finish carpentry

What will $11 mil get me in Brooklyn?

Posted by Steve on Fri, 05/03/2013 - 2:18pm


It's a question that probably doesn't get asked very often, but here's an answer ready for it: the locally revered landmark "Gingerbread House" at 8820 Narrows Avenue in Bay Ridge, about a mile south of Brooklyn Row House.  Not for nothing but this is a bargain compared to the unanswered 2009 asking price of $12 million.  Nevertheless, it's quite a bit more than the "under $1 milliion" that the current owners paid for it in 1985, which should give an indication of property valuations in this neck of Brooklyn over the past 20 years.

http://www.nydailynews.com/life-style/real-estate/piece-brooklyn-storybo...
 


My toughest cabinet

Posted by Steve on Wed, 08/29/2007 - 1:22am


My dogs are killing my floors! They're large and energetic pups who like to use the floor as a skating rink. I decided to look in my photo archives to see what they look like now as opposed to five years ago.

Thankfully, it wasn't as bad as I thought but I'll probably get the floors lightly sanded and refinished when I'm done with the construction here and the dogs are a little older and more sedate. One of the reasons I don't stain floors is so I have the option to screen them if they need refinishing rather than having to do a thorough sanding.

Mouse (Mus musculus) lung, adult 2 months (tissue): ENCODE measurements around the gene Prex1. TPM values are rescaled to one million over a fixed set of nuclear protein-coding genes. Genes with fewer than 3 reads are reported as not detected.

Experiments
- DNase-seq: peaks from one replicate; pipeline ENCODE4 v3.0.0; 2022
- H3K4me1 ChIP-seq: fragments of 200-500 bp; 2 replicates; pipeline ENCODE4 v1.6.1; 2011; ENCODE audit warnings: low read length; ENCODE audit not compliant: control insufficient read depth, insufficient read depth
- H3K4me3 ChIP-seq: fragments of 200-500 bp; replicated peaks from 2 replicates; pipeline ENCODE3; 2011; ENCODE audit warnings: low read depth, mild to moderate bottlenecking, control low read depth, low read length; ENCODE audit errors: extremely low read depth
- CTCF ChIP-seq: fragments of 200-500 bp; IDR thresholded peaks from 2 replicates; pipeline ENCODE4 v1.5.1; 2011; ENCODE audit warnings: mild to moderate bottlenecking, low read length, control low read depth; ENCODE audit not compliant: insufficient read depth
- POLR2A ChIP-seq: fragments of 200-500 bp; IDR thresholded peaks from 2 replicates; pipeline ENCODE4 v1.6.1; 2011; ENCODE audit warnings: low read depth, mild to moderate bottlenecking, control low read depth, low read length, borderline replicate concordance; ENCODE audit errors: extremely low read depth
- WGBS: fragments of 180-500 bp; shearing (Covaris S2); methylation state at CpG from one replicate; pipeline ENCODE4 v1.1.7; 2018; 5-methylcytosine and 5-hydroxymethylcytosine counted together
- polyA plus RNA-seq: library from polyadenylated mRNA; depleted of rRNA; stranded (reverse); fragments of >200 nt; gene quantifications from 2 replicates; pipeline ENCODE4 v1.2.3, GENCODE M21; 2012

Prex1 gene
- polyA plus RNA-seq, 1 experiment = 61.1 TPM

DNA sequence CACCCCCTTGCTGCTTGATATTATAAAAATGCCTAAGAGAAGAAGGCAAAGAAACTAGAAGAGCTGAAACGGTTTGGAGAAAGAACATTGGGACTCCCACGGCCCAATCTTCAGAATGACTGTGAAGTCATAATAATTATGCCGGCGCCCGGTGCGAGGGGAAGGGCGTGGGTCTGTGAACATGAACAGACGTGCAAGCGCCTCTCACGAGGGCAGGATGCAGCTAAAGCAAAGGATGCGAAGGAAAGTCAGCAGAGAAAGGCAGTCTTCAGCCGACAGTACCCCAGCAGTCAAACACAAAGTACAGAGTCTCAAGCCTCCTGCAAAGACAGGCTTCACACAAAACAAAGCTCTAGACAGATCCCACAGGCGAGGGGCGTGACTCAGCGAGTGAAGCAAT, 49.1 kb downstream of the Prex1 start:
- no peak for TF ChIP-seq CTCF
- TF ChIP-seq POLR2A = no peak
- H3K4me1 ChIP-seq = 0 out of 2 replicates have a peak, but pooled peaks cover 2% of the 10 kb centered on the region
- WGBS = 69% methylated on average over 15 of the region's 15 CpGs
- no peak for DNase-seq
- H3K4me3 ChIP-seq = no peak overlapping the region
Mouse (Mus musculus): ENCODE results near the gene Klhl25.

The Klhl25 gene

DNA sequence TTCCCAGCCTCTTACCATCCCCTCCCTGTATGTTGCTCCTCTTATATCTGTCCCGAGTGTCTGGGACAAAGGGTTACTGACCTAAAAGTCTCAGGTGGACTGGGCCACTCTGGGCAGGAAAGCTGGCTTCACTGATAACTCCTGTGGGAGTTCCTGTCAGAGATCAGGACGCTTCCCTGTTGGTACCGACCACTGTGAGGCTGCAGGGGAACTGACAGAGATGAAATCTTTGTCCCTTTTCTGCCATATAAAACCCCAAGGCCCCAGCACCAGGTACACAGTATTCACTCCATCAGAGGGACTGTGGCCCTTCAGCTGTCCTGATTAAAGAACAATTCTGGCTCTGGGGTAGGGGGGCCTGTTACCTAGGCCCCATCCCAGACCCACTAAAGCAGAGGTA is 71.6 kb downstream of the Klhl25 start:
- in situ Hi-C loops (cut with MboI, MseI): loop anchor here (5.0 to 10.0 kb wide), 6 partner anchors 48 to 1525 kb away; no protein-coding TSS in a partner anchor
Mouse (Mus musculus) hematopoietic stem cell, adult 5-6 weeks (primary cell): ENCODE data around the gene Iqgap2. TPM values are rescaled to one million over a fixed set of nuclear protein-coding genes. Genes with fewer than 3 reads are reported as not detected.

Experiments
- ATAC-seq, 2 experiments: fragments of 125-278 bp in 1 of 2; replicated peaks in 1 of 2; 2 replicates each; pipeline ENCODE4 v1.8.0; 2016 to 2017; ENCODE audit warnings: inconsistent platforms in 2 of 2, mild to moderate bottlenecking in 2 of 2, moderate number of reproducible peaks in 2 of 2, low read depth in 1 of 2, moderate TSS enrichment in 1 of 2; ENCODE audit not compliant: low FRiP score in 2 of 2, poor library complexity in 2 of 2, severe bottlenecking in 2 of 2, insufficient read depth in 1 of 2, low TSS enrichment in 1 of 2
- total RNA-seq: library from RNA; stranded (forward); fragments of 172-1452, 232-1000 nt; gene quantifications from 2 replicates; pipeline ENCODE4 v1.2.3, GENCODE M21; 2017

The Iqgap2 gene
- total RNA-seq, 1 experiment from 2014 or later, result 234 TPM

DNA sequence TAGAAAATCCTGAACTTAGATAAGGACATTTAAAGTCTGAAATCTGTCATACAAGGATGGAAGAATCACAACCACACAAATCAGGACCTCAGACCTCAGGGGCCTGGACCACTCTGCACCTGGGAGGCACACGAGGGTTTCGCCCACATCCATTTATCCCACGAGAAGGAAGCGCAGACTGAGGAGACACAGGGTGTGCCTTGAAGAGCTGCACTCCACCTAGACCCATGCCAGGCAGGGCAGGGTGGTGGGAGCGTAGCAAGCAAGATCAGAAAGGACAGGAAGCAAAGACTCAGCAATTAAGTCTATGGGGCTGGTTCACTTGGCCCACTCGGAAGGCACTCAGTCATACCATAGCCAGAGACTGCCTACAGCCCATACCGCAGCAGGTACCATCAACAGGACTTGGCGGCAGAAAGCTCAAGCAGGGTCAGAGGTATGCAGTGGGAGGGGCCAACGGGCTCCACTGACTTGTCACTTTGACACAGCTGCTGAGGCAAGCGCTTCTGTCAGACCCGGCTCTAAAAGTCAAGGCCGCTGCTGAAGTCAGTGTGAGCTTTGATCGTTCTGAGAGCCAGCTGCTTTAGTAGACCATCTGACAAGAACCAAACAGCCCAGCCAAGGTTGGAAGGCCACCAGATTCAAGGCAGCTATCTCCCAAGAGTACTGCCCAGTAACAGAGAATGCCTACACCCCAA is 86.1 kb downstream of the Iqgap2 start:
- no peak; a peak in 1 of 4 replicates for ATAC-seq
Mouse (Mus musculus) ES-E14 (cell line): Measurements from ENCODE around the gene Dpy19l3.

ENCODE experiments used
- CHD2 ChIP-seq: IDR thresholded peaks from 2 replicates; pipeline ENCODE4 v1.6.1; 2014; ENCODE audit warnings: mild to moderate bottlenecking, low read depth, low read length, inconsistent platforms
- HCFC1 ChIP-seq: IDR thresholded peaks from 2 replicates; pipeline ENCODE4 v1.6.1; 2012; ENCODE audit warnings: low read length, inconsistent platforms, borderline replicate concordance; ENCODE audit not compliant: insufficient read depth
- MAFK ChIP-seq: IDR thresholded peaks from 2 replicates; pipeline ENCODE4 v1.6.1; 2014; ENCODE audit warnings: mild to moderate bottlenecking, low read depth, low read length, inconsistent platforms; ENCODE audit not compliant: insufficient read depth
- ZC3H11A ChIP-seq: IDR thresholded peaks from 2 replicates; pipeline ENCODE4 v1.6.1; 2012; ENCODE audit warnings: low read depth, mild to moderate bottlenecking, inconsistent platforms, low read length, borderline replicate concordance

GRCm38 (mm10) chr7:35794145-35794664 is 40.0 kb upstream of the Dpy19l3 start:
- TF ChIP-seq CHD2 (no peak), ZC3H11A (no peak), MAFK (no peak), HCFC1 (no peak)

While looking for those old photos I got sidetracked by a few pix of the nearly completed media cabinet I had built for the living room. This project started as an afterthought. Because the living room isn't huge, I had originally planned to stash most of my media hardware in a basement locker. It was a poorly conceived idea.

The location of the cabinet was dictated by the layout of the room. It was going to have to be a corner cabinet. But I piled on a few more requirements. It had to hide all my audio and video gear as well as my favorite 300 or so CDs. Even though I didn't own one yet, it had to support a 38" wide HD monitor. There would be no visible wiring and there would be a hardwired Ethernet connection. It had to blend into the finish trim style of the room, which meant that it had to be a built-in.

At last, that curved baseboard!

Posted by Steve on Thu, 05/03/2007 - 12:02pm


I've been pushing off this little project for a couple of months. The bedroom renovation began with construction of the closet and the curved plaster corner I absolutely had to have (if for no other reason than I'd never done one before). I knew that was going to create problems with the trim later but, hey, later is later. Six months later, later became today.